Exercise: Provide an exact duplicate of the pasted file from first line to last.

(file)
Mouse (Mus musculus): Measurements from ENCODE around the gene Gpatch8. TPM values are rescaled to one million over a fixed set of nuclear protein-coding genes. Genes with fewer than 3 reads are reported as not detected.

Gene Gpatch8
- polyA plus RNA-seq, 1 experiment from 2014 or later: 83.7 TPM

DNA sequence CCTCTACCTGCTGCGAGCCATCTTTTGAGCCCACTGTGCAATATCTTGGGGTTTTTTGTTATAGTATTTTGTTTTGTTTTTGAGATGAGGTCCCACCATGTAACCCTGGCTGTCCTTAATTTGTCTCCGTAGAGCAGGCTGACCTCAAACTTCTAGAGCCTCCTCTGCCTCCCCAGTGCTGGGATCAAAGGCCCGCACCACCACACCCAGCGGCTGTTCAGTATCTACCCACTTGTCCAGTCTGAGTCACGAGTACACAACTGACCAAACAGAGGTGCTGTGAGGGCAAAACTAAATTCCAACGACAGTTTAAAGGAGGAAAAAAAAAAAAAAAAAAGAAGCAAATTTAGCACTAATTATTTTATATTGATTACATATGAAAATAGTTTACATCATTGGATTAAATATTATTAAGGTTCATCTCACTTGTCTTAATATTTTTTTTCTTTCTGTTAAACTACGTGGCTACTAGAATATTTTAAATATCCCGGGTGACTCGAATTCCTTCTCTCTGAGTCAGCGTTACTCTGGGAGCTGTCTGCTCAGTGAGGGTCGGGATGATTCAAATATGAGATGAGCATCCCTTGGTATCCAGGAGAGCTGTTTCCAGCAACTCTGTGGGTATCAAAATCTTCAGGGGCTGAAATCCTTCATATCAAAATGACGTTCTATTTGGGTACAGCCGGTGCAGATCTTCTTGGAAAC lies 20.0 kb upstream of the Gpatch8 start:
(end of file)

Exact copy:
Mouse (Mus musculus): Measurements from ENCODE around the gene Gpatch8. TPM values are rescaled to one million over a fixed set of nuclear protein-coding genes. Genes with fewer than 3 reads are reported as not detected.

Gene Gpatch8
- polyA plus RNA-seq, 1 experiment from 2014 or later: 83.7 TPM

DNA sequence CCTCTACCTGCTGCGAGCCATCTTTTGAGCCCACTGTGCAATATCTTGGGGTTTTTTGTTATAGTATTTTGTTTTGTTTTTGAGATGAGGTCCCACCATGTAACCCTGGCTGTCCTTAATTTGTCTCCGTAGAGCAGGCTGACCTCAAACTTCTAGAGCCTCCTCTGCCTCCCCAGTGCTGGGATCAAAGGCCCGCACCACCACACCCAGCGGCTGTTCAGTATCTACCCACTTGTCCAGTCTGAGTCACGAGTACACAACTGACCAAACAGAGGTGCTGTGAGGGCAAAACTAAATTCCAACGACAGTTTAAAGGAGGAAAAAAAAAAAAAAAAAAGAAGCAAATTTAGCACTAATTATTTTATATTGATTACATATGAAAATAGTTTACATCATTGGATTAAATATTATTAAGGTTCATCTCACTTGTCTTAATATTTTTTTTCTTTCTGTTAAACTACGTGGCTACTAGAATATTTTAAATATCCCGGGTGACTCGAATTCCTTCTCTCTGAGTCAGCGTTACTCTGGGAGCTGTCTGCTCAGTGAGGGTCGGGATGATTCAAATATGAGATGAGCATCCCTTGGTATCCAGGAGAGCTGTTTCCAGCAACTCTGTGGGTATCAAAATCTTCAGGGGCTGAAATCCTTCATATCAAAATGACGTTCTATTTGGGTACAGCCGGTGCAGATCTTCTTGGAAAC lies 20.0 kb upstream of the Gpatch8 start: